Poll: Should France deliver the Mistral ships to Russia?

Dear readers,

We all have been well acquainted with the western presstitute narrative on any and everything Russia. But sometimes it is fun to give a slap back, here is your chance to do that personally.

The oldest national newspaper in France, also the second-largest, is conducting a poll that is worth participating in. Of course the newspaper is mired in dirty politics, military industrial complex links and what not. There is no guarantee on impartiality as western governments now routinely employ trolls, manipulate site visits, online polls and even manufacture data. But then again that is western “journalism” in general these days.

Anyhow, take the time out and cast your vote here and pass this on !

Click below to vote if France should deliver the Mistral ships to Russia. Remember “Oui” means yes!

MistralPoll

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The great resilience of the Chinese communist state, by FRANCESCO SISCI

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The resilience of the Chinese state and of the Chinese communist government has been for decades a source of deep misunderstanding in the West. One can find the first and most striking instance of this in the 1962 Sino-Indian War. Brij Mohan Kaul tried to exploit China’s weakness: in Tibet, which in 1959 experienced a widespread uprising lasting three years; and at a difficult time, just after the massive 1960–1961 famine had shrunk the population by about 10%. Despite this, India was thrashed in the war.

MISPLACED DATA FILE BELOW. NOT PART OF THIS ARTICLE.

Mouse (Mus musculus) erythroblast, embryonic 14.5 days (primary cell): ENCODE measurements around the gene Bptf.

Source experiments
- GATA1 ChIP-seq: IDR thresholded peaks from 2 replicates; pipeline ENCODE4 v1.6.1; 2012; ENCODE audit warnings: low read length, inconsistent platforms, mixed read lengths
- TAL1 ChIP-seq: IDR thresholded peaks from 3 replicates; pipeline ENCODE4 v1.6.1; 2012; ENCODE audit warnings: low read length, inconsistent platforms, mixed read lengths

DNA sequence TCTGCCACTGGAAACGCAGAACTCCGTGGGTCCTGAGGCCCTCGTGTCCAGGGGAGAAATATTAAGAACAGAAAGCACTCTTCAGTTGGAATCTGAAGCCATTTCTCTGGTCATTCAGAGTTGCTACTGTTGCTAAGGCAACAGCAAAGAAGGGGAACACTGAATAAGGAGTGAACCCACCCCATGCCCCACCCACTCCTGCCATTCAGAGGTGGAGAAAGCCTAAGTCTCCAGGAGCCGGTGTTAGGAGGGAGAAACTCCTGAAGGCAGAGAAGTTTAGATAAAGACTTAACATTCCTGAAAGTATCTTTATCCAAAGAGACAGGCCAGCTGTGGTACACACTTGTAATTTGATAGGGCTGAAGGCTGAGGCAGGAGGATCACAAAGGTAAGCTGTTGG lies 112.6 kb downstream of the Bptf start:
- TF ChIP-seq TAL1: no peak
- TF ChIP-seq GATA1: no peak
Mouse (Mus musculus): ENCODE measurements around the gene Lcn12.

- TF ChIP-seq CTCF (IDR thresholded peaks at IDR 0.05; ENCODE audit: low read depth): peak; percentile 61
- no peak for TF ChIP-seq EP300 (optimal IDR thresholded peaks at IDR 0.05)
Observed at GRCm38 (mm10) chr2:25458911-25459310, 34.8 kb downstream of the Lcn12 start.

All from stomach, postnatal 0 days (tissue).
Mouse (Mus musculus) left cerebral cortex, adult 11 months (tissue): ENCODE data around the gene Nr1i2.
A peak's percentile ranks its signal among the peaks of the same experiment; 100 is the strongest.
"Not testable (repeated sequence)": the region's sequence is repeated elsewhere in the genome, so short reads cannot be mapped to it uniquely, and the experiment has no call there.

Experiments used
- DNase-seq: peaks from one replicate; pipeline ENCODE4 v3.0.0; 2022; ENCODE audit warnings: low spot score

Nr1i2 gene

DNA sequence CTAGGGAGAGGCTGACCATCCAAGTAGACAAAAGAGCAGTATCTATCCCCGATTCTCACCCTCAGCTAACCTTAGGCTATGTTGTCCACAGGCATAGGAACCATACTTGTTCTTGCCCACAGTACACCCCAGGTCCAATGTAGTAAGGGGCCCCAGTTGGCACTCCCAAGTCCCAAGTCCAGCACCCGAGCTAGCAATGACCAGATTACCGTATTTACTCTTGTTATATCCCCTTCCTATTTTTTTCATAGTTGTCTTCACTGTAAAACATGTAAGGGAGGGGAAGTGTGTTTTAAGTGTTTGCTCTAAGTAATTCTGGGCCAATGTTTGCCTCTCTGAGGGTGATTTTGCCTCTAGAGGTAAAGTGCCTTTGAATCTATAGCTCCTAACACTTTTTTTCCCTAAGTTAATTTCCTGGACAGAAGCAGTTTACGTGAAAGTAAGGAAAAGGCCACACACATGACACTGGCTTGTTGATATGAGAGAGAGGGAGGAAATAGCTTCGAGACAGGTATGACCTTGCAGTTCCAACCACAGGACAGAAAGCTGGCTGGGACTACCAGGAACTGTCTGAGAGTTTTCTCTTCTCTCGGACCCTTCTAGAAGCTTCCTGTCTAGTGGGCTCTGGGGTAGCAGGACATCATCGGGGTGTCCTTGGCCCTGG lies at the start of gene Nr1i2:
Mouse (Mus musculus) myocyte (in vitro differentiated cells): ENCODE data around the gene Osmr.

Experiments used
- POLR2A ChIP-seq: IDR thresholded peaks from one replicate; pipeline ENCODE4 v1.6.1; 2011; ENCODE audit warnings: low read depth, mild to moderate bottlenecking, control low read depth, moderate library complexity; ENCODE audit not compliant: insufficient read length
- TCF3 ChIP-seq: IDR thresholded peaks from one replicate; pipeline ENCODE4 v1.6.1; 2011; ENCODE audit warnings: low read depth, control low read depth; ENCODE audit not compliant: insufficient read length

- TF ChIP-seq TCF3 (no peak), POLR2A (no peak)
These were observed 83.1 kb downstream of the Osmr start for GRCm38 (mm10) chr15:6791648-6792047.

The defeat was surely due to important tactical mistakes committed by the Indian army. But what is significant is that in a moment of great weakness in Tibet in particular and in China in general, the Indian attack did not start a process of societal unravelling of the kind China had seen with the 1840 Opium war. Of course the first Opium war was a defeat for China and the Indian war had been a victory, but even discounting this, the Communist power in the early 1960s seemed more solid that the imperial power a century before.

In the same year, Nationalist general Chiang Kai-shek, defeated in the civil war in 1949 and confined to Taiwan, was planning to re-conquer the Mainland. Chiang had clear intelligence about the poor state of the country in the aftermath of the great famine caused by the failures of the 1957 Great Leap Forward. Mao had been side-lined, so it looked like a golden opportunity. Yet the war with India proved the analysis wrong. This was also confirmed by the fact that Nationalist guerrillas in Amdo (the Tibetan part of Sichuan) and on the border with Yunnan did not meet with much success, and with hindsight the US was right not to back Chiang Kai-shek’s plans.

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